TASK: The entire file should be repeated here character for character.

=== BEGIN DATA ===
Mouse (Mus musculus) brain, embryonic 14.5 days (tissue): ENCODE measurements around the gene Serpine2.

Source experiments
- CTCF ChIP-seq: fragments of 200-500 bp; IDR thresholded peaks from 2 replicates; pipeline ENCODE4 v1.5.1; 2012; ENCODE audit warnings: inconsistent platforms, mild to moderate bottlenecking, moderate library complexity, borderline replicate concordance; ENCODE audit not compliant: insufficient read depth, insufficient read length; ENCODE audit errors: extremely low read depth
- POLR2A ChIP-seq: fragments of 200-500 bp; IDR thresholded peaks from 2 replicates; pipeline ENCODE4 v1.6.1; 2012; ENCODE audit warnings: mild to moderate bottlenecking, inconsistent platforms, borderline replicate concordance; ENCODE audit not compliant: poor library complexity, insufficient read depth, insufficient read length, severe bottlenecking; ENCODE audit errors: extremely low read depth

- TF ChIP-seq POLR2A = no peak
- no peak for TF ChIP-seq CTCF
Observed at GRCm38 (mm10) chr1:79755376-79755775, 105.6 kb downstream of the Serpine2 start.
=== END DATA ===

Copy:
Mouse (Mus musculus) brain, embryonic 14.5 days (tissue): ENCODE measurements around the gene Serpine2.

Source experiments
- CTCF ChIP-seq: fragments of 200-500 bp; IDR thresholded peaks from 2 replicates; pipeline ENCODE4 v1.5.1; 2012; ENCODE audit warnings: inconsistent platforms, mild to moderate bottlenecking, moderate library complexity, borderline replicate concordance; ENCODE audit not compliant: insufficient read depth, insufficient read length; ENCODE audit errors: extremely low read depth
- POLR2A ChIP-seq: fragments of 200-500 bp; IDR thresholded peaks from 2 replicates; pipeline ENCODE4 v1.6.1; 2012; ENCODE audit warnings: mild to moderate bottlenecking, inconsistent platforms, borderline replicate concordance; ENCODE audit not compliant: poor library complexity, insufficient read depth, insufficient read length, severe bottlenecking; ENCODE audit errors: extremely low read depth

- TF ChIP-seq POLR2A = no peak
- no peak for TF ChIP-seq CTCF
Observed at GRCm38 (mm10) chr1:79755376-79755775, 105.6 kb downstream of the Serpine2 start.